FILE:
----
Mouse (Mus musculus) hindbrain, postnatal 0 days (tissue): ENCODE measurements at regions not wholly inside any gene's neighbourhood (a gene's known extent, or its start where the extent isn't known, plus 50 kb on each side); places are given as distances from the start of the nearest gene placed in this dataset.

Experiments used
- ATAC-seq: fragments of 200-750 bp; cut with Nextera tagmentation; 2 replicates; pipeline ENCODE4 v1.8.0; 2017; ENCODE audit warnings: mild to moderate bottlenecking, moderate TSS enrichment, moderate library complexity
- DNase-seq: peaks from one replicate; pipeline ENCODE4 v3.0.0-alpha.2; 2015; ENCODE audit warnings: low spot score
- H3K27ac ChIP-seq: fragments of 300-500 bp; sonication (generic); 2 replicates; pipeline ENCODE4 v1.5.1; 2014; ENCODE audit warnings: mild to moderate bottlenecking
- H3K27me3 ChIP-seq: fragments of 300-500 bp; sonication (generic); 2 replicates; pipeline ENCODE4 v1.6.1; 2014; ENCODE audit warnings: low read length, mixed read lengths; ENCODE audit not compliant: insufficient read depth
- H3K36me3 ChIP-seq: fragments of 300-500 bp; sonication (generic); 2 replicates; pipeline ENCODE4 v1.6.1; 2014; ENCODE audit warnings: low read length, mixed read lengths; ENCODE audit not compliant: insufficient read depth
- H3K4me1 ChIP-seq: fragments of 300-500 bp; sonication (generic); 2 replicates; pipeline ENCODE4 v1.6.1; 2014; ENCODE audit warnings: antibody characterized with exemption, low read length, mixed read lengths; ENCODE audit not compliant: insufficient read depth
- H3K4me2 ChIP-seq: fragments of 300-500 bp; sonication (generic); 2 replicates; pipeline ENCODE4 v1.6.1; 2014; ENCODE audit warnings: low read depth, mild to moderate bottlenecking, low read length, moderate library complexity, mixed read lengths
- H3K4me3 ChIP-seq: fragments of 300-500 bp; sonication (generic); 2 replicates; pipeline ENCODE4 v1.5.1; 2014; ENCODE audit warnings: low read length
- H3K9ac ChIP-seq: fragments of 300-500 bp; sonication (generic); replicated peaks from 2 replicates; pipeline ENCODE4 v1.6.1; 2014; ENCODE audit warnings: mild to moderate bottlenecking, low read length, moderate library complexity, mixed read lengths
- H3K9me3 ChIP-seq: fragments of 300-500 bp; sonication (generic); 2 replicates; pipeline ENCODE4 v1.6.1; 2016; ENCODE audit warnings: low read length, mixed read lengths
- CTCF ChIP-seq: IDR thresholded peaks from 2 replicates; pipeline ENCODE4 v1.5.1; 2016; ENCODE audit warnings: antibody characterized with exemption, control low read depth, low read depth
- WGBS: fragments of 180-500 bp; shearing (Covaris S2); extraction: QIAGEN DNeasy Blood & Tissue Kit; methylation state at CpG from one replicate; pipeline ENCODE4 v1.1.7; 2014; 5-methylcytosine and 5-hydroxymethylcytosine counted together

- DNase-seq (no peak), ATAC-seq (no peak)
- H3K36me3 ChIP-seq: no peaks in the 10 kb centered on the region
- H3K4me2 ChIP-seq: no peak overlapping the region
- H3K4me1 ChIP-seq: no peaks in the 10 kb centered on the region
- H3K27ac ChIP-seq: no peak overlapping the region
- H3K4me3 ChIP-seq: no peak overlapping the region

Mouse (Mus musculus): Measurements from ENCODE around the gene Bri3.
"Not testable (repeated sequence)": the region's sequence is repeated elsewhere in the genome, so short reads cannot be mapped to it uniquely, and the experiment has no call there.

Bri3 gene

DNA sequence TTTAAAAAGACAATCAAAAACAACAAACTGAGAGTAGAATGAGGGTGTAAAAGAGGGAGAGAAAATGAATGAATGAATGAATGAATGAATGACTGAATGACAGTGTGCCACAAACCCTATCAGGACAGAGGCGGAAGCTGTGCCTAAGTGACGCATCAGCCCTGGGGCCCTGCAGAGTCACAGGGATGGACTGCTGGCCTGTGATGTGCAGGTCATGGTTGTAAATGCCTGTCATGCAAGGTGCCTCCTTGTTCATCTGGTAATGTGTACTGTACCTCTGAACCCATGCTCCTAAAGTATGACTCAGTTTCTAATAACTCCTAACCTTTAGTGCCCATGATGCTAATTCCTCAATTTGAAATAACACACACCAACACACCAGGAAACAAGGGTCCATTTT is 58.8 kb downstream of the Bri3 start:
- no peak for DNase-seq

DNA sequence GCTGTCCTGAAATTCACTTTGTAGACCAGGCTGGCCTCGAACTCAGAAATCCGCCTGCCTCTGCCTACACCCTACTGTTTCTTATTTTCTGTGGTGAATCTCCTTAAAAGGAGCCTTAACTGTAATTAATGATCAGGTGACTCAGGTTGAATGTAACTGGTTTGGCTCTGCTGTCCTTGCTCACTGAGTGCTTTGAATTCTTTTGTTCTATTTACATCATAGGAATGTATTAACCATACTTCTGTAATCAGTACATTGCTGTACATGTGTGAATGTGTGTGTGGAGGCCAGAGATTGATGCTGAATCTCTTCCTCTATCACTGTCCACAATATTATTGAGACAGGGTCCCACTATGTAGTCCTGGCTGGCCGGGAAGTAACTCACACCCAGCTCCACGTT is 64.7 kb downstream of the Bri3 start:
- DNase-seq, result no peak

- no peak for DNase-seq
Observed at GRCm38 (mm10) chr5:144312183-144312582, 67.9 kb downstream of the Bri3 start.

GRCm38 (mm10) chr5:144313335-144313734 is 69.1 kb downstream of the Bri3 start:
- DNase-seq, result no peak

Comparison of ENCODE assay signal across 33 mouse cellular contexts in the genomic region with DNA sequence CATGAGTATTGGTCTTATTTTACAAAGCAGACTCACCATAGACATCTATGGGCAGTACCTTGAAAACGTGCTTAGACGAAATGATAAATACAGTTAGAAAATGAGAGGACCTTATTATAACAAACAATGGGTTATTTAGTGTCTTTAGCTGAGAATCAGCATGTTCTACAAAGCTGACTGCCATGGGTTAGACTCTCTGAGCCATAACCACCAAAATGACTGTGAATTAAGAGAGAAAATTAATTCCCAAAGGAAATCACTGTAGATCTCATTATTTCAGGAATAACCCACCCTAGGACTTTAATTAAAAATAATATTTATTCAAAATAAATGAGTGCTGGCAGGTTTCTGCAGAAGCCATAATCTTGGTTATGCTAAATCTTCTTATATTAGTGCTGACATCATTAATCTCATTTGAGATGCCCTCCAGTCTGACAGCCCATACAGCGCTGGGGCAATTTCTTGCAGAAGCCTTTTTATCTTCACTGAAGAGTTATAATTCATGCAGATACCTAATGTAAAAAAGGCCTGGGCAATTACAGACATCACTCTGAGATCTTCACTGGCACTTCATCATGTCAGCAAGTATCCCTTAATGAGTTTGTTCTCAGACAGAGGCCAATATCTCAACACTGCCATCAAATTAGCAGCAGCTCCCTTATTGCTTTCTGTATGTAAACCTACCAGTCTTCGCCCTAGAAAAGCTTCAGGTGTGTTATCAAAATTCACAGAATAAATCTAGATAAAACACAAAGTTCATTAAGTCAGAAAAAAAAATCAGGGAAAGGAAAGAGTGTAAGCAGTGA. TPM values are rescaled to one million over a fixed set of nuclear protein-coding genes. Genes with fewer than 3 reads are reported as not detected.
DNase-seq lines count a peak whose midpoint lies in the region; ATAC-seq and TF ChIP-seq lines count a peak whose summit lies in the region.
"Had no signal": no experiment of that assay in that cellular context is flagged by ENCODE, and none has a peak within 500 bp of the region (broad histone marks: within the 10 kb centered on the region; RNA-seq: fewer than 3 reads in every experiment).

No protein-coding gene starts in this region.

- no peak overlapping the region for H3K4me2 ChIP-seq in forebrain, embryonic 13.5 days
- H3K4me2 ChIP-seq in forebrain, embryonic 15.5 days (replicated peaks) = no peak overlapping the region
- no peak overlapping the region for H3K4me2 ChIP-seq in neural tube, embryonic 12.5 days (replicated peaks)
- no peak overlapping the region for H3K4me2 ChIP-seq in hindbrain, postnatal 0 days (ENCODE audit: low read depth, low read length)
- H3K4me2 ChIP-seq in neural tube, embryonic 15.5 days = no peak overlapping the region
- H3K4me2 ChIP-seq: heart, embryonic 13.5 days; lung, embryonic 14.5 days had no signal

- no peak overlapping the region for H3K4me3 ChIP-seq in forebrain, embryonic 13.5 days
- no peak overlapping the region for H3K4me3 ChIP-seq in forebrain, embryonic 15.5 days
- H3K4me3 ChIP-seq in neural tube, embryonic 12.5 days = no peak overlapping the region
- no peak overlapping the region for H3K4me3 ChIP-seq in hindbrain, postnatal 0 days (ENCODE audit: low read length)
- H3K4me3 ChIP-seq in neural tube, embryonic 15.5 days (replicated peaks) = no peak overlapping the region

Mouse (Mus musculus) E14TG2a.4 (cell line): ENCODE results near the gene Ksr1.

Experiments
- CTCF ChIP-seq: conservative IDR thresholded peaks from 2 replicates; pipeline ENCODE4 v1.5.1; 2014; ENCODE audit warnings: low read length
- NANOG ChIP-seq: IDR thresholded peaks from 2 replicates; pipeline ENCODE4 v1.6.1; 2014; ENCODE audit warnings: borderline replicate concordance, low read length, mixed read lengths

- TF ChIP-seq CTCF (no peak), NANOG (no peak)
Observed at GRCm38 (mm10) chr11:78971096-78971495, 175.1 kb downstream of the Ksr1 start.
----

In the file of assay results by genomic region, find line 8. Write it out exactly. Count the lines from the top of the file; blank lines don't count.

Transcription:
- H3K4me1 ChIP-seq: fragments of 300-500 bp; sonication (generic); 2 replicates; pipeline ENCODE4 v1.6.1; 2014; ENCODE audit warnings: antibody characterized with exemption, low read length, mixed read lengths; ENCODE audit not compliant: insufficient read depth